USDA's Joint Ag Weather Facility says in the Corn Belt, a chilly rain is falling from Illinois into Ohio and southern Michigan. "Summer crop harvesting and winter wheat planting activities are already behind schedule in the eastern Corn Belt," USDA says. Meanwhile, USDA reports fieldwork continues in the western Corn Belt, despite cold weather. "This morning's low temperatures fell to near 20°F in parts of the upper Midwest," USDA reports.
In the West, warm, dry weather favors fieldwork, including cotton harvesting in California and Arizona, USDA says. "Despite an increase in clouds, dry weather prevails in the Northwest, where wheat planting is nearly complete," USDA explains.
On the Plains, USDA says mild weather is returning to Montana's High Plains. "Elsewhere, cool, dry weather prevails," USDA adds. Freezes were noted this morning as far south as the central High Plains, according to USDA. "On the drought-stricken southern Plains, emerging winter grains will soon need more moisture, despite beneficial, early-October rainfall," USDA says.
In the South, USDA says showers are occurring along the Atlantic Seaboard and in the vicinity of a strong cold front stretching southward from eastern Kentucky. "Producers are gradually resuming fieldwork in the lower Mississippi Valley, following Tuesday's showers, despite sharply cooler conditions," USDA says.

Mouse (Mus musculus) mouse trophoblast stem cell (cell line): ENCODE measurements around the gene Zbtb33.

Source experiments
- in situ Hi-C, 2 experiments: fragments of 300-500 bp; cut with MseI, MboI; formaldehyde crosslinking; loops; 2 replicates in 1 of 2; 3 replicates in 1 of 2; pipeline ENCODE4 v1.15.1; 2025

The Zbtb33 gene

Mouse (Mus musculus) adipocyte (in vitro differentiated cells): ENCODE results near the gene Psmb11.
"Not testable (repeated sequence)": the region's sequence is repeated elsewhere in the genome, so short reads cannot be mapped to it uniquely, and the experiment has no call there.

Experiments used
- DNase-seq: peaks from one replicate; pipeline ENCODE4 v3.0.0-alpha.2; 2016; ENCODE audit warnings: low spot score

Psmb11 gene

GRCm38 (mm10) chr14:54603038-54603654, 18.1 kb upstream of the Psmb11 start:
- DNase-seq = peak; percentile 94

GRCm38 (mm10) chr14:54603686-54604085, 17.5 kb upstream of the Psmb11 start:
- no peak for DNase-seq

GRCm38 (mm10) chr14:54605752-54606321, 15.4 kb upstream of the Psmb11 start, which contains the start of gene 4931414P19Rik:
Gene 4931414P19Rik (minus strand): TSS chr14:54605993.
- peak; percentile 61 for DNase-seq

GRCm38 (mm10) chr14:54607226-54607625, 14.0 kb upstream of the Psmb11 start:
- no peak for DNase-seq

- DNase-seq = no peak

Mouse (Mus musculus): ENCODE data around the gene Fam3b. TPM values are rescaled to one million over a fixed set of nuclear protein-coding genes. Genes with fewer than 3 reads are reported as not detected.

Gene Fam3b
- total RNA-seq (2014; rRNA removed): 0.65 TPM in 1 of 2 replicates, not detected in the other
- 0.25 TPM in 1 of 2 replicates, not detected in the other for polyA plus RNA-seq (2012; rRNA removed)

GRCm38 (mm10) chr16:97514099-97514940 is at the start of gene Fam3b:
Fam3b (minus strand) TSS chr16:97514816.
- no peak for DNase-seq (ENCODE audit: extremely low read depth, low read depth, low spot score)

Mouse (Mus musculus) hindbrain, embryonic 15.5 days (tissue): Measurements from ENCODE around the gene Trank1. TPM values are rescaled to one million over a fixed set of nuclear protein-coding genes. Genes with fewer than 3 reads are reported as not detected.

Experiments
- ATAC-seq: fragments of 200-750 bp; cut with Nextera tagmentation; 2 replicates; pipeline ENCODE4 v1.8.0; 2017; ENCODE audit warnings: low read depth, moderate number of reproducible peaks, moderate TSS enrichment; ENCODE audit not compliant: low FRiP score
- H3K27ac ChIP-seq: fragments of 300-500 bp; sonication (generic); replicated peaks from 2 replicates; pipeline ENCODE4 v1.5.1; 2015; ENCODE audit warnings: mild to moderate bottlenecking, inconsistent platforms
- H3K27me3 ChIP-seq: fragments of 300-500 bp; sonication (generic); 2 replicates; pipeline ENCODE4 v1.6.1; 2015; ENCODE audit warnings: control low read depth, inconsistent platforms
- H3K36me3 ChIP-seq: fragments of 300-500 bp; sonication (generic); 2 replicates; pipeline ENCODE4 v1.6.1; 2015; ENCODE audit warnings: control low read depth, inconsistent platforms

In its outlook, USDA says complex storm will continue to produce unsettled weather across the eastern one-third of the U.S. into Thursday. "Additional rain could total 1 to 3 inches in the eastern Corn Belt and the middle and northern Atlantic coastal plain," USDA says. By Friday, USDA says only a few showers will linger in the lower Great Lakes region. "In the storm’s wake, the coldest air of the season will overspread most areas from the Plains to the East Coast," USDA reports. Freezes will continue through Thursday morning on the northern and central Plains, USDA says. By Friday morning, USDA says a freeze will affect much of the western Corn Belt. "In contrast, late-season warmth will continue in the West, although a few late-week showers will spread from the Pacific Northwest to the northern Plains," USDA reports.